Recently, 250 Finnish scientists and researchers have appealed for a halt to the logging in ancient forests in northern Finland, arguing that logging in Lapland's remaining old natural forests cannot be considered as a sustainable use of natural resources and conflicts with the biological diversity conservation agreements to which Finland is committed (2).

"Finland is committed to protect ancient forests and to stop the decline of biodiversity by 2010 through signing the UN Convention on Biological Diversity (CBD) and EU´s Countdown 2010 initiative. Yet, ancient forests, that are globally threatened habitats and refuge for endangered species, continue to be logged for Finnish paper industry", Liimatainen continues. "Rather than defy international environmental agreements and ignore scientists advice, the Finnish Government should respect its people and its heritage and protect this ancient forest, not decimate it to make cheap, throw away products."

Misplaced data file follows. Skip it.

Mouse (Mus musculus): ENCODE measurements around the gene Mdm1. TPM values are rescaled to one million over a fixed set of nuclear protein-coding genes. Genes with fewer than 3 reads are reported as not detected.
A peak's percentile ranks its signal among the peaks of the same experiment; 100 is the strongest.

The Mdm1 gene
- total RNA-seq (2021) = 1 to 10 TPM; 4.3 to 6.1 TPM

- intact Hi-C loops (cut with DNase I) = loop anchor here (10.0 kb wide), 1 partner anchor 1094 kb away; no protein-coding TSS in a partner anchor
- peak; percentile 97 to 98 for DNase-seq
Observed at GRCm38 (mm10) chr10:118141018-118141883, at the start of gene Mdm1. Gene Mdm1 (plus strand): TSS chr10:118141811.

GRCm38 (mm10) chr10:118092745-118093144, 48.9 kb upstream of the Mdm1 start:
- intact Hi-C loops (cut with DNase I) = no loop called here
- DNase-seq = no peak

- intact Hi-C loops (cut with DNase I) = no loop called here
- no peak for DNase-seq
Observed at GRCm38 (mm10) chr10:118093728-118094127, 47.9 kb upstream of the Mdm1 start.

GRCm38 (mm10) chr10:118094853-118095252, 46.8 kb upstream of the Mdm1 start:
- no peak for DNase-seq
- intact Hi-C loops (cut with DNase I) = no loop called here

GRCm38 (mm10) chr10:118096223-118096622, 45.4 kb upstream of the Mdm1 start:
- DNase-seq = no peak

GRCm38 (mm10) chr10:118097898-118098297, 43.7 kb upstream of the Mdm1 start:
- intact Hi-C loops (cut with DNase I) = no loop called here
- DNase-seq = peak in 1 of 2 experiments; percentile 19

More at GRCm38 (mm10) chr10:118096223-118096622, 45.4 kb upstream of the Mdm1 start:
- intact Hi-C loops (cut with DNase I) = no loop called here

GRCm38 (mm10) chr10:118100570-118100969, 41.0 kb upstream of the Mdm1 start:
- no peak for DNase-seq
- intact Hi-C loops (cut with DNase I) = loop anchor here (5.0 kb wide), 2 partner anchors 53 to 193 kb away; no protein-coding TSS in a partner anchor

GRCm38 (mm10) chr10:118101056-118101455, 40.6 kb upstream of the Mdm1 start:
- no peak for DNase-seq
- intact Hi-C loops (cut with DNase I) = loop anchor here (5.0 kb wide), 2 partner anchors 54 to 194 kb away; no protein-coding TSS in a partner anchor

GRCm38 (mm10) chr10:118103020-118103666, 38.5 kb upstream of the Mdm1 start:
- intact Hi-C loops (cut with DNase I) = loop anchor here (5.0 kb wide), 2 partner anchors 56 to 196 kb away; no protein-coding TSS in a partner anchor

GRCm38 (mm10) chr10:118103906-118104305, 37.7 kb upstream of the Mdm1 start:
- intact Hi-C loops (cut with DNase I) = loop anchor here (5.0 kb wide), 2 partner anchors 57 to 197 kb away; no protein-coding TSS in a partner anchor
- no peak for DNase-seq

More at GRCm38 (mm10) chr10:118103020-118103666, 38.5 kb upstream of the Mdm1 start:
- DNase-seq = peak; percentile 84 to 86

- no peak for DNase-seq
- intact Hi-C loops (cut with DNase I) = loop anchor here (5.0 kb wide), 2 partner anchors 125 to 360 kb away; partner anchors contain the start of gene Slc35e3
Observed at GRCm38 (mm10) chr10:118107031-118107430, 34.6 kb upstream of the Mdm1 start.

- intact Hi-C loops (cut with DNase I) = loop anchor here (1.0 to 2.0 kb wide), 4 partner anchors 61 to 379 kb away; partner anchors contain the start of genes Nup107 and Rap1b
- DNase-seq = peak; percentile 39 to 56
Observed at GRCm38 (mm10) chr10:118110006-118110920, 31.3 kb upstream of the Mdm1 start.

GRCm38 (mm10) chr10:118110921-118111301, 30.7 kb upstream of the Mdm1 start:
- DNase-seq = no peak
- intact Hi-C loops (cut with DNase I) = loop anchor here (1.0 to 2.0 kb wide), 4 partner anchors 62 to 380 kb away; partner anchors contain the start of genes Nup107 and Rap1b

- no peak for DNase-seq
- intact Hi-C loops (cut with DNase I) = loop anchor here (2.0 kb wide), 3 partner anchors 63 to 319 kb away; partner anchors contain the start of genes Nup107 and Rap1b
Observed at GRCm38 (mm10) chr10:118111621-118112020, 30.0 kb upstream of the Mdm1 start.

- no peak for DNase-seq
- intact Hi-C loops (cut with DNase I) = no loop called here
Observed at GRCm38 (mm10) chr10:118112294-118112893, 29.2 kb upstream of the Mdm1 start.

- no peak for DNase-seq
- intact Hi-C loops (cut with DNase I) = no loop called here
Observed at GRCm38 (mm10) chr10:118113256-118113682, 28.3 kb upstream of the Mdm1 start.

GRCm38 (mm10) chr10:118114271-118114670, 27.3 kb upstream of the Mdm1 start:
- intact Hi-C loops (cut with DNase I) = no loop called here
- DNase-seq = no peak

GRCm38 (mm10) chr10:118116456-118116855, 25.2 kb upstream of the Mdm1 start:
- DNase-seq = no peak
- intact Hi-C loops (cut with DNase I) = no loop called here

Life on Earth depends on ancient forests. Two thirds of all species on land live in these forests but, at current rates of destruction, they will be gone within decades. The protection of the remaining ancient forests also plays an important role in mitigating climate change, as one fifth of all the world's annual greenhouse gas emissions come from forest destruction. Ancient forests contain much more carbon than logged forests, especially in slow growing forests in north.

The boreal or northern (temperate region) forests are a massive store of carbon - containing one quarter of the world's terrestrial carbon - estimated to be approx. 559 billion tonnes.